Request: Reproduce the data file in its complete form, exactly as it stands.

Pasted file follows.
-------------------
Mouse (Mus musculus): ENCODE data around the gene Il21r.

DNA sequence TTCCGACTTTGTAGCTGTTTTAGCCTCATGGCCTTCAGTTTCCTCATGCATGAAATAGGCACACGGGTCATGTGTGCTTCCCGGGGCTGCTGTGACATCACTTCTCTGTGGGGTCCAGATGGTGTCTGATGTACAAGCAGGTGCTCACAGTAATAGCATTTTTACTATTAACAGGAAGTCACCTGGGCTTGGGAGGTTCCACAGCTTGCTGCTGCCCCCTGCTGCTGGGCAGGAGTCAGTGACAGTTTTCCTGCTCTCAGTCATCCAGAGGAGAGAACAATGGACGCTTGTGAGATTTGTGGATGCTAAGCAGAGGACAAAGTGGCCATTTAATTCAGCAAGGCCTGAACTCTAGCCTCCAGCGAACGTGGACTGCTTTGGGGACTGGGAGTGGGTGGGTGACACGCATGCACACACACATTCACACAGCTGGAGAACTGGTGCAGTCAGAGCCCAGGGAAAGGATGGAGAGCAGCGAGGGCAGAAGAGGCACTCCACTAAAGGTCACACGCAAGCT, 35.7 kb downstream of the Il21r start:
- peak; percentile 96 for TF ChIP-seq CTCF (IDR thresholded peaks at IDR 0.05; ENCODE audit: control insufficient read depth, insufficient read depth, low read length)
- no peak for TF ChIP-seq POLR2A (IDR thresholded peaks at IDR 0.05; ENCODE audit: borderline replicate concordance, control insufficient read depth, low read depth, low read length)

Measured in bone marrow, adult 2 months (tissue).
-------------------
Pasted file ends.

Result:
Mouse (Mus musculus): ENCODE data around the gene Il21r.

DNA sequence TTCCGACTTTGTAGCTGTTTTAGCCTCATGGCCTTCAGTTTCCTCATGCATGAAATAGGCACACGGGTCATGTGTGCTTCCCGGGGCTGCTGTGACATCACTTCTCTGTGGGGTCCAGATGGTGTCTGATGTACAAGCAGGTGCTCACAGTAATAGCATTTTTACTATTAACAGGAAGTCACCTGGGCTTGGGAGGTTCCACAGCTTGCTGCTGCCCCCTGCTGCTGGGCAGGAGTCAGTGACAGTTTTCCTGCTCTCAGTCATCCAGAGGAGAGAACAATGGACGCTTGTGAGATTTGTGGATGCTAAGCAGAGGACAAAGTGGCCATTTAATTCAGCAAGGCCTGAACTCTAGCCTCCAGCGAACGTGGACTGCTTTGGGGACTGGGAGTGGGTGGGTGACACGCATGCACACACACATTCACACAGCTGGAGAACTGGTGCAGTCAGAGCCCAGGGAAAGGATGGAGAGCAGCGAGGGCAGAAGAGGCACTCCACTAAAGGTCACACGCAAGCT, 35.7 kb downstream of the Il21r start:
- peak; percentile 96 for TF ChIP-seq CTCF (IDR thresholded peaks at IDR 0.05; ENCODE audit: control insufficient read depth, insufficient read depth, low read length)
- no peak for TF ChIP-seq POLR2A (IDR thresholded peaks at IDR 0.05; ENCODE audit: borderline replicate concordance, control insufficient read depth, low read depth, low read length)

Measured in bone marrow, adult 2 months (tissue).